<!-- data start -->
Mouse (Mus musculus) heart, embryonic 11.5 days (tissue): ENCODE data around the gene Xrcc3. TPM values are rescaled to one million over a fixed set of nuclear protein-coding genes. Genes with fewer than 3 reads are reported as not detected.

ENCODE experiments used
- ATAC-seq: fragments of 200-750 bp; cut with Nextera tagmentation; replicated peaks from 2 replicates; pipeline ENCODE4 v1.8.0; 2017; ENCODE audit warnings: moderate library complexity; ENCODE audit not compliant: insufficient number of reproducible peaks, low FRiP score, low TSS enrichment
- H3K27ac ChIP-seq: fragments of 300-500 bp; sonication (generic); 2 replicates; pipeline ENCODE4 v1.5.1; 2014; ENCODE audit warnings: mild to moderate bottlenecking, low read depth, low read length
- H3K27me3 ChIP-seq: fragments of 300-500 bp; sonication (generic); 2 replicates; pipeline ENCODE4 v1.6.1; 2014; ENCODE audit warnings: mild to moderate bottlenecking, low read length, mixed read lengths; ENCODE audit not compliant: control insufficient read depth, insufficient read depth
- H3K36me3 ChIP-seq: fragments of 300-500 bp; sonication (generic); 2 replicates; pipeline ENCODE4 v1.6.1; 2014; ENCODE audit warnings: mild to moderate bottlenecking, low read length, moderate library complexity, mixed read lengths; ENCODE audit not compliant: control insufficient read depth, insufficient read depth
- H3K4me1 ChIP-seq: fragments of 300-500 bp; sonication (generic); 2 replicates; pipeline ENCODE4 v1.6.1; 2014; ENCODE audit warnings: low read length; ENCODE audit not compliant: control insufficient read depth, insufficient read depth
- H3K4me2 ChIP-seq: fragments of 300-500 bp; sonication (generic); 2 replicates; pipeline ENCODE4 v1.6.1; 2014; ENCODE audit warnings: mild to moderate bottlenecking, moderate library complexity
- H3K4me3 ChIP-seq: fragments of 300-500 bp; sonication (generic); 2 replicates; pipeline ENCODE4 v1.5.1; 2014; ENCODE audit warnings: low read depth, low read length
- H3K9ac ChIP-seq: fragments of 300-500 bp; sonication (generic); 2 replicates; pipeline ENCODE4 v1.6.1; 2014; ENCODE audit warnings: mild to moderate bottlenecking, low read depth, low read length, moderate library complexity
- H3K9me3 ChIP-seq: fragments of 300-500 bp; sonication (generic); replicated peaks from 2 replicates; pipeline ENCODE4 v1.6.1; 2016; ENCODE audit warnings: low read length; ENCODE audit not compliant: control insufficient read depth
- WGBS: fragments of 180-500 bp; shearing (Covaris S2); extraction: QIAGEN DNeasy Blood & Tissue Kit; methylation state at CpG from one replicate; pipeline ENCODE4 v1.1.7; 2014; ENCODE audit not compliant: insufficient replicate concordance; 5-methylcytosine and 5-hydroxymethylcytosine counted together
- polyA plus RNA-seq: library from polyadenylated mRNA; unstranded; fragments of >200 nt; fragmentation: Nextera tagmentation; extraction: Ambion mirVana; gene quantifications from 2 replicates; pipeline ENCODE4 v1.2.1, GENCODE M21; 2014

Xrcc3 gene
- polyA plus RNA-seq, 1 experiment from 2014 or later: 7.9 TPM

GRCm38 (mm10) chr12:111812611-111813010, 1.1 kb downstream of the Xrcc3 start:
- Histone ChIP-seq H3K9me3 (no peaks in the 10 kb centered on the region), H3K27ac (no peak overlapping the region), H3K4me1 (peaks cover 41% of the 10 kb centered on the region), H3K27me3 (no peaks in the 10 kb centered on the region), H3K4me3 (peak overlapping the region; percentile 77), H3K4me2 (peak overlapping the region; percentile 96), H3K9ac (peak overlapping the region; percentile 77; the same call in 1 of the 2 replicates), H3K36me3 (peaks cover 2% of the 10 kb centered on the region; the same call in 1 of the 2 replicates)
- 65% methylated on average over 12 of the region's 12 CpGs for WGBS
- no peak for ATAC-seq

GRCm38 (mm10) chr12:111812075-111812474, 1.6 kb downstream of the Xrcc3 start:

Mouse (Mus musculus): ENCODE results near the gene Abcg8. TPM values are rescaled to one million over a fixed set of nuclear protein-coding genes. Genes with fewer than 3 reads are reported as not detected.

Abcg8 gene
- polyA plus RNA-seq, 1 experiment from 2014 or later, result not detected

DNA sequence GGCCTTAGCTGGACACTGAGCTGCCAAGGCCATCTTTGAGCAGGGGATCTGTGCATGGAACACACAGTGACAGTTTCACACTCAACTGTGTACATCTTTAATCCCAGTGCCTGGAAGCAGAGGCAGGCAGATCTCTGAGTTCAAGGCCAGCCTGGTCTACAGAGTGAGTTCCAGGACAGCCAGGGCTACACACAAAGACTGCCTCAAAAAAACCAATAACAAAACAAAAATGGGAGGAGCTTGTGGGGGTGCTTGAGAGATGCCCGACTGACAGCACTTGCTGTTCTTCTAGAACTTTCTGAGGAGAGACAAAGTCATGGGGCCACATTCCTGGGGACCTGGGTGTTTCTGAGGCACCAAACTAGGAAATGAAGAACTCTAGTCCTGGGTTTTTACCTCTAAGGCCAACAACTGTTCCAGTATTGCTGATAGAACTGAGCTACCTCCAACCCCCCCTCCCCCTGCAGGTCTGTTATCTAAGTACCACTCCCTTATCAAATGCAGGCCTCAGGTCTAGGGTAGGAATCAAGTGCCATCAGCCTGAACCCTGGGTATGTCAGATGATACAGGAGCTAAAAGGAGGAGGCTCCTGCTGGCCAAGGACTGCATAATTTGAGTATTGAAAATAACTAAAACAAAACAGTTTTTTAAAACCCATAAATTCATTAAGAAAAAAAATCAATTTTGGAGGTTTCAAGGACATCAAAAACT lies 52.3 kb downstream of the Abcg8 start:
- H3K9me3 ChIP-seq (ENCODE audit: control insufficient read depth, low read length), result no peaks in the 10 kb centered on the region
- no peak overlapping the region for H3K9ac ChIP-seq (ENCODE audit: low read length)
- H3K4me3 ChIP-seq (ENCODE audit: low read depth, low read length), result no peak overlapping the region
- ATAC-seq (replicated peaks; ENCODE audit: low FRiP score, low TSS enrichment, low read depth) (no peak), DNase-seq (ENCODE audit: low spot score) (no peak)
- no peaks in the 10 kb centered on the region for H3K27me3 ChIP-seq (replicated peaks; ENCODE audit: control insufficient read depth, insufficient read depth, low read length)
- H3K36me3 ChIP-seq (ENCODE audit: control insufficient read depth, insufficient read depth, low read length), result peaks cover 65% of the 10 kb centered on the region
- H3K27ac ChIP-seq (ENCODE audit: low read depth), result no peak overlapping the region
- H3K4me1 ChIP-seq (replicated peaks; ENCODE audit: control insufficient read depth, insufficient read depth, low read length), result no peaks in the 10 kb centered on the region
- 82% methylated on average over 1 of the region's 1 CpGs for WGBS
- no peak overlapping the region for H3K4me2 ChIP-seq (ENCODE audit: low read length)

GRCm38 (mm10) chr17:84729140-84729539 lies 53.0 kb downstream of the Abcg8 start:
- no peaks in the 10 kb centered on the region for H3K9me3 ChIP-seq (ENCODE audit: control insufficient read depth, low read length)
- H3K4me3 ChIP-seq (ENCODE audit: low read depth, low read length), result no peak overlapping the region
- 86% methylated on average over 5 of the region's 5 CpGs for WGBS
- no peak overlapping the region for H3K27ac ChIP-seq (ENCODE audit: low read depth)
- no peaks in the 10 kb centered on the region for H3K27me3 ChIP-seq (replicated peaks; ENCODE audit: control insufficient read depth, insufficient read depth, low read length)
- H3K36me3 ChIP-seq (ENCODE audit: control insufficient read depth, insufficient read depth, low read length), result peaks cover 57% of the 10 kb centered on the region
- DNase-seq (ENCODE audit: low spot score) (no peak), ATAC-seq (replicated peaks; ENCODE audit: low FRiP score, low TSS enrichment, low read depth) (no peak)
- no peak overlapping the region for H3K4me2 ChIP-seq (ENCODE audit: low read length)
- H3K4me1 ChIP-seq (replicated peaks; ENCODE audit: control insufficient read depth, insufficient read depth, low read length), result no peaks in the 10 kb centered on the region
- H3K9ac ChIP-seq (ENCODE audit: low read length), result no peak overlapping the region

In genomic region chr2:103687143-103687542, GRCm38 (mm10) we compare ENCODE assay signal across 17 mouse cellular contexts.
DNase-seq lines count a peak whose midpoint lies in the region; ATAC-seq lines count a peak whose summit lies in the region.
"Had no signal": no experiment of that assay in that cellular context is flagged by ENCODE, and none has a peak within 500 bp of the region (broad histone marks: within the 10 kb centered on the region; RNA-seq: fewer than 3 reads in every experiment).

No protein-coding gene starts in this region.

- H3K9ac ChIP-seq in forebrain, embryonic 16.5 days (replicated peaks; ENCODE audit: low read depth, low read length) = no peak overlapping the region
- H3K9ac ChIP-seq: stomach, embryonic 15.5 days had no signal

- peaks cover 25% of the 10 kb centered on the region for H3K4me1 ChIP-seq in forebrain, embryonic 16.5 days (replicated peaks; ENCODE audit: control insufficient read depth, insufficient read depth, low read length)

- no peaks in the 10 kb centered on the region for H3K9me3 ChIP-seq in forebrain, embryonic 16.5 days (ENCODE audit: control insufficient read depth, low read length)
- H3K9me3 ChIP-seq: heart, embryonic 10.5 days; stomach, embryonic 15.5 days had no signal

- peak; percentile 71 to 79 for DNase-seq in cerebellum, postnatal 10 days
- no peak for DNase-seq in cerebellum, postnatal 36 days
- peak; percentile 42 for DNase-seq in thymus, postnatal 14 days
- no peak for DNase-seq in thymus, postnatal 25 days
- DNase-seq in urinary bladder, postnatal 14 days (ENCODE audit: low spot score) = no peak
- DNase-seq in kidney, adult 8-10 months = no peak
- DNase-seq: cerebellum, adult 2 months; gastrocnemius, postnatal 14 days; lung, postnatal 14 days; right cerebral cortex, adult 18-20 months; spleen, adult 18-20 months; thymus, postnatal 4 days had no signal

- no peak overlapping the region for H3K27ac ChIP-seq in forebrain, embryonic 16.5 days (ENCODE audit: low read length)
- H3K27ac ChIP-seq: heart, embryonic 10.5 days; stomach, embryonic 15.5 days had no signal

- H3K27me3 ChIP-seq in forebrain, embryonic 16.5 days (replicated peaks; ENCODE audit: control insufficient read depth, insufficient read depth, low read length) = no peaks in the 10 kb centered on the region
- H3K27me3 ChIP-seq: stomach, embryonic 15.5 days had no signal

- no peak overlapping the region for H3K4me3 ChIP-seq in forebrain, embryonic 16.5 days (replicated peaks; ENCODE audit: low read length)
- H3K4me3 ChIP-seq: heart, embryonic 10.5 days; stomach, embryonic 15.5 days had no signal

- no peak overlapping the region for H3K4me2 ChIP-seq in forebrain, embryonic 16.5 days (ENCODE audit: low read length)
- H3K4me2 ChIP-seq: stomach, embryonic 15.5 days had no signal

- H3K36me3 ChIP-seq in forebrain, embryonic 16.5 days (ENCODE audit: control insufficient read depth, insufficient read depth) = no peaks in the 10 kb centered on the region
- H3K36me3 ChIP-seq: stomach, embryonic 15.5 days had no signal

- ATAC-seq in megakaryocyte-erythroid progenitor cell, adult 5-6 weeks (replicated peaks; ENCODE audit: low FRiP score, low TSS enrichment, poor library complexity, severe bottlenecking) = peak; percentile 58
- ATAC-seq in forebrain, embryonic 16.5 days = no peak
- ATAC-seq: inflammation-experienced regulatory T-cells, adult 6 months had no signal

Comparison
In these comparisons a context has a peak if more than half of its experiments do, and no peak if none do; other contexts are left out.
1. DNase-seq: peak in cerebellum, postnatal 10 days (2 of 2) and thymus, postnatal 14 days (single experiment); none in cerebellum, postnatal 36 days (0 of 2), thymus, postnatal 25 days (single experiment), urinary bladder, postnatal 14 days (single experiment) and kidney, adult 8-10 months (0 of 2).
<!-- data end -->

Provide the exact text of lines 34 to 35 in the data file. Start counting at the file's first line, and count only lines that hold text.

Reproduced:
- no peak overlapping the region for H3K4me2 ChIP-seq (ENCODE audit: low read length)

GRCm38 (mm10) chr17:84729140-84729539 lies 53.0 kb downstream of the Abcg8 start: